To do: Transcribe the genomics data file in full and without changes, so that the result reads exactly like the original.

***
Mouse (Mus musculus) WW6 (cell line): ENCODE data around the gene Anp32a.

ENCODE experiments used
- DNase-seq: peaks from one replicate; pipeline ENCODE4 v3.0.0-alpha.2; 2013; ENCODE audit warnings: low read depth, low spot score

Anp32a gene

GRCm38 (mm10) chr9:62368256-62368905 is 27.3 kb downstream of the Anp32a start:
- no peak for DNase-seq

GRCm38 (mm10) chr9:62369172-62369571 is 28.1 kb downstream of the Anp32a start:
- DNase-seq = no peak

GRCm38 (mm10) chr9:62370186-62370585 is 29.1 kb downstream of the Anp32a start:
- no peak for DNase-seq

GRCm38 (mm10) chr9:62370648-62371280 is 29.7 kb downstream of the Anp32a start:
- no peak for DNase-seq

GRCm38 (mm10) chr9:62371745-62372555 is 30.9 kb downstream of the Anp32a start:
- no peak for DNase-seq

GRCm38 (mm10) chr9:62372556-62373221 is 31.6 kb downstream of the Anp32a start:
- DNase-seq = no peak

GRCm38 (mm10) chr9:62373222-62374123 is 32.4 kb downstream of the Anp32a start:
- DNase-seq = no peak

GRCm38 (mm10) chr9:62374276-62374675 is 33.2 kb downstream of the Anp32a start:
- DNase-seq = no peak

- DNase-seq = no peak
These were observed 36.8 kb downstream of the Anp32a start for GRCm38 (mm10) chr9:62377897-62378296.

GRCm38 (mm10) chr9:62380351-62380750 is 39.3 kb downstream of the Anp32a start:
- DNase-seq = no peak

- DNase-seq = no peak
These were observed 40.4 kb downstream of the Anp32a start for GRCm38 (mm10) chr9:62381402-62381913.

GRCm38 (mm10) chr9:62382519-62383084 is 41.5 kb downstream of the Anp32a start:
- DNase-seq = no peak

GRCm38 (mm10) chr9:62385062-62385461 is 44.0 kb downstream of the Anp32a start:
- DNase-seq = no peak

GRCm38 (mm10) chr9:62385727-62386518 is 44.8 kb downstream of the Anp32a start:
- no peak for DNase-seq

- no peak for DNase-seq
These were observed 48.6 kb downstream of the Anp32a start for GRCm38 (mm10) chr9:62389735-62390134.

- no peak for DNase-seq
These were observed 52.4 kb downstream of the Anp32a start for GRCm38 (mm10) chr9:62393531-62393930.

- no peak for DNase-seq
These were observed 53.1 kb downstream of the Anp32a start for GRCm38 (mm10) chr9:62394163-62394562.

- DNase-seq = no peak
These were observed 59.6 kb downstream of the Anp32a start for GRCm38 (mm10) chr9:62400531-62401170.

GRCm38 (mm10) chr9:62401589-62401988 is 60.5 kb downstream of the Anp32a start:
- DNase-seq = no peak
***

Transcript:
Mouse (Mus musculus) WW6 (cell line): ENCODE data around the gene Anp32a.

ENCODE experiments used
- DNase-seq: peaks from one replicate; pipeline ENCODE4 v3.0.0-alpha.2; 2013; ENCODE audit warnings: low read depth, low spot score

Anp32a gene

GRCm38 (mm10) chr9:62368256-62368905 is 27.3 kb downstream of the Anp32a start:
- no peak for DNase-seq

GRCm38 (mm10) chr9:62369172-62369571 is 28.1 kb downstream of the Anp32a start:
- DNase-seq = no peak

GRCm38 (mm10) chr9:62370186-62370585 is 29.1 kb downstream of the Anp32a start:
- no peak for DNase-seq

GRCm38 (mm10) chr9:62370648-62371280 is 29.7 kb downstream of the Anp32a start:
- no peak for DNase-seq

GRCm38 (mm10) chr9:62371745-62372555 is 30.9 kb downstream of the Anp32a start:
- no peak for DNase-seq

GRCm38 (mm10) chr9:62372556-62373221 is 31.6 kb downstream of the Anp32a start:
- DNase-seq = no peak

GRCm38 (mm10) chr9:62373222-62374123 is 32.4 kb downstream of the Anp32a start:
- DNase-seq = no peak

GRCm38 (mm10) chr9:62374276-62374675 is 33.2 kb downstream of the Anp32a start:
- DNase-seq = no peak

- DNase-seq = no peak
These were observed 36.8 kb downstream of the Anp32a start for GRCm38 (mm10) chr9:62377897-62378296.

GRCm38 (mm10) chr9:62380351-62380750 is 39.3 kb downstream of the Anp32a start:
- DNase-seq = no peak

- DNase-seq = no peak
These were observed 40.4 kb downstream of the Anp32a start for GRCm38 (mm10) chr9:62381402-62381913.

GRCm38 (mm10) chr9:62382519-62383084 is 41.5 kb downstream of the Anp32a start:
- DNase-seq = no peak

GRCm38 (mm10) chr9:62385062-62385461 is 44.0 kb downstream of the Anp32a start:
- DNase-seq = no peak

GRCm38 (mm10) chr9:62385727-62386518 is 44.8 kb downstream of the Anp32a start:
- no peak for DNase-seq

- no peak for DNase-seq
These were observed 48.6 kb downstream of the Anp32a start for GRCm38 (mm10) chr9:62389735-62390134.

- no peak for DNase-seq
These were observed 52.4 kb downstream of the Anp32a start for GRCm38 (mm10) chr9:62393531-62393930.

- no peak for DNase-seq
These were observed 53.1 kb downstream of the Anp32a start for GRCm38 (mm10) chr9:62394163-62394562.

- DNase-seq = no peak
These were observed 59.6 kb downstream of the Anp32a start for GRCm38 (mm10) chr9:62400531-62401170.

GRCm38 (mm10) chr9:62401589-62401988 is 60.5 kb downstream of the Anp32a start:
- DNase-seq = no peak